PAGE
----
Tuesday, September 22, 2009

Regina Spektor in Boston . . . Spektacular

Twenty-nine years old and she's got a body of work more extensive than many songwriters can boast in a lifetime. Regina Spektor put on a generous display of her multiple talents for close to two hours tonight at the House of Blues. I got there a few minutes after 6:30 and the crowd was already wrapping around the corners of Lansdown Street. Doors opened at 7. The concert was supposed to begin at 8 p.m., which it did, but with an opening act. My ticket brought me to the "mezzanine" — a place with seats, I thought. Not. You have to stand against a railing and look toward the stage. I got there early enough to get a good view of the stage. And I waited until after 9 p.m. before she finally made her entrance. (Luckily, my bladder of an earlier posting cooperated for all those hours so I didn't have to lose my place at the railing.) She looked very happy on stage, comfortable, humble, but giggly because as she said midway through her performance, "I'm a lucky bastard!" to get to play her music to us. And we were very dedicated fans, most of the people in this huge crowd knew her songs word for word.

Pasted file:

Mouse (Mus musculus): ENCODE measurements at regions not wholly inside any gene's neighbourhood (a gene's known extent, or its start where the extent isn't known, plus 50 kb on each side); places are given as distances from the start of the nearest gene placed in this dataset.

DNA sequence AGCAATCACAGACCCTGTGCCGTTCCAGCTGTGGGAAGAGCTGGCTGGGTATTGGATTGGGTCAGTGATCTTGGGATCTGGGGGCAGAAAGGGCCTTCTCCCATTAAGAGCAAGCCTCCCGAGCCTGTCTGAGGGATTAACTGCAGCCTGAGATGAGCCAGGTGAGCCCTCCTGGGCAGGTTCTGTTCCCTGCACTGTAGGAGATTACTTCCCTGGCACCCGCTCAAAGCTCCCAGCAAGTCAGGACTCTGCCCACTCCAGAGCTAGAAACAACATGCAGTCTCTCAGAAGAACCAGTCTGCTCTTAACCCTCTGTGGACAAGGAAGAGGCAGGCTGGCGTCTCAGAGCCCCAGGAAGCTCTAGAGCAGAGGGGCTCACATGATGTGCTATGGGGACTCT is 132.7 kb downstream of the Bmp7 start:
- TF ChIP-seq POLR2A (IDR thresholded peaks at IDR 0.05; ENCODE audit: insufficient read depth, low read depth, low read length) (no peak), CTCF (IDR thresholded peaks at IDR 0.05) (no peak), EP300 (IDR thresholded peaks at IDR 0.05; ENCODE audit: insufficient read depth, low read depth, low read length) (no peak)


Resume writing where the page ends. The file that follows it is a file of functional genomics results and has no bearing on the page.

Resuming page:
Wiped out tonight. Maybe I'll add some more details tomorrow along with some pictures from the weekend, but I had to get this news out to you, especially to my writer friends. I kept thinking, "Poetry is certainly not dead in Boston." Her fans, mostly in their 20s, love her poetic lyrics, her melodies, her subjects—ones that range from found wallets to the story of Samson and Delilah. She's playing again tomorrow night at the Orpheum. She played piano, electronic keyboards, an electric guitar, a chair, and during the last moments of her encore, a shofar.